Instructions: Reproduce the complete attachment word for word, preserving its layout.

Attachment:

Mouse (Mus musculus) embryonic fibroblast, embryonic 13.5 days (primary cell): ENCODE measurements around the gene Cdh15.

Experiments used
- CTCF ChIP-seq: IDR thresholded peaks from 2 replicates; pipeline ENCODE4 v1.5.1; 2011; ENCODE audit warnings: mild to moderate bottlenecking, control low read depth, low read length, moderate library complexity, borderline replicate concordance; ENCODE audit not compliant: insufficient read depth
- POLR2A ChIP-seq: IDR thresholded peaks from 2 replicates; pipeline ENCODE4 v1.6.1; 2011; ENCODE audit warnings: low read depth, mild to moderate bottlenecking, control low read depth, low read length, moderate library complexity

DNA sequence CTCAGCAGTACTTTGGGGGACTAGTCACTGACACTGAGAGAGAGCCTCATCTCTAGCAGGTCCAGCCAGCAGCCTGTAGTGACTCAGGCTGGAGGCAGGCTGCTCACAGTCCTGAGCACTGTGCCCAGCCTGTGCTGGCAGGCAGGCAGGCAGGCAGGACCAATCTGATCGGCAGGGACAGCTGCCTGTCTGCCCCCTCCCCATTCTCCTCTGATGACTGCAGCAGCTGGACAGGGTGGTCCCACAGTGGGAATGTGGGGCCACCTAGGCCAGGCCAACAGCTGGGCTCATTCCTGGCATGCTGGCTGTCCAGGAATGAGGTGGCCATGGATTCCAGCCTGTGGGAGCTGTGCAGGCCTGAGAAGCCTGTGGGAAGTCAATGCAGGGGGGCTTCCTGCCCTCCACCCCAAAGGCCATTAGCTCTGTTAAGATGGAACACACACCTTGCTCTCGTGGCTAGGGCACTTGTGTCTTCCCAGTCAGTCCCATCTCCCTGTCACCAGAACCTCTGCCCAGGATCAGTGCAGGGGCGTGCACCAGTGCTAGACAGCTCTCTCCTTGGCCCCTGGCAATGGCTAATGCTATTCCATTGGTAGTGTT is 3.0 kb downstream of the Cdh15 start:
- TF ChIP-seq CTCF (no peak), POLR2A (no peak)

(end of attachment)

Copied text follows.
Mouse (Mus musculus) embryonic fibroblast, embryonic 13.5 days (primary cell): ENCODE measurements around the gene Cdh15.

Experiments used
- CTCF ChIP-seq: IDR thresholded peaks from 2 replicates; pipeline ENCODE4 v1.5.1; 2011; ENCODE audit warnings: mild to moderate bottlenecking, control low read depth, low read length, moderate library complexity, borderline replicate concordance; ENCODE audit not compliant: insufficient read depth
- POLR2A ChIP-seq: IDR thresholded peaks from 2 replicates; pipeline ENCODE4 v1.6.1; 2011; ENCODE audit warnings: low read depth, mild to moderate bottlenecking, control low read depth, low read length, moderate library complexity

DNA sequence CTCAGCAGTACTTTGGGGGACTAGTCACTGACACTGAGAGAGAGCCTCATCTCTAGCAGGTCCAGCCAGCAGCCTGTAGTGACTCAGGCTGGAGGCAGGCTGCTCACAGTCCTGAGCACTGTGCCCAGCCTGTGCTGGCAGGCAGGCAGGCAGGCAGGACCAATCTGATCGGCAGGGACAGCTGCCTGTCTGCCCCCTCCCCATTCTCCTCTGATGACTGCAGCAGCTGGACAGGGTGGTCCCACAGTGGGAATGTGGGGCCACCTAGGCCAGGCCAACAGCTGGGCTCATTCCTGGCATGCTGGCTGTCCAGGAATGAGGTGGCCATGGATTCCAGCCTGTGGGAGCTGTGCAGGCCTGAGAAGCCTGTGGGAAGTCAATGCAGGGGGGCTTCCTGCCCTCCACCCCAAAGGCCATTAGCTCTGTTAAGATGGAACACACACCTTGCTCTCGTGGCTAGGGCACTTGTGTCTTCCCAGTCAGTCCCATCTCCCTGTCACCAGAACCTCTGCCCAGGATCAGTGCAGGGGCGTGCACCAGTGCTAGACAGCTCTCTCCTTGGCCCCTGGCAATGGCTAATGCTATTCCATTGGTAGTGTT is 3.0 kb downstream of the Cdh15 start:
- TF ChIP-seq CTCF (no peak), POLR2A (no peak)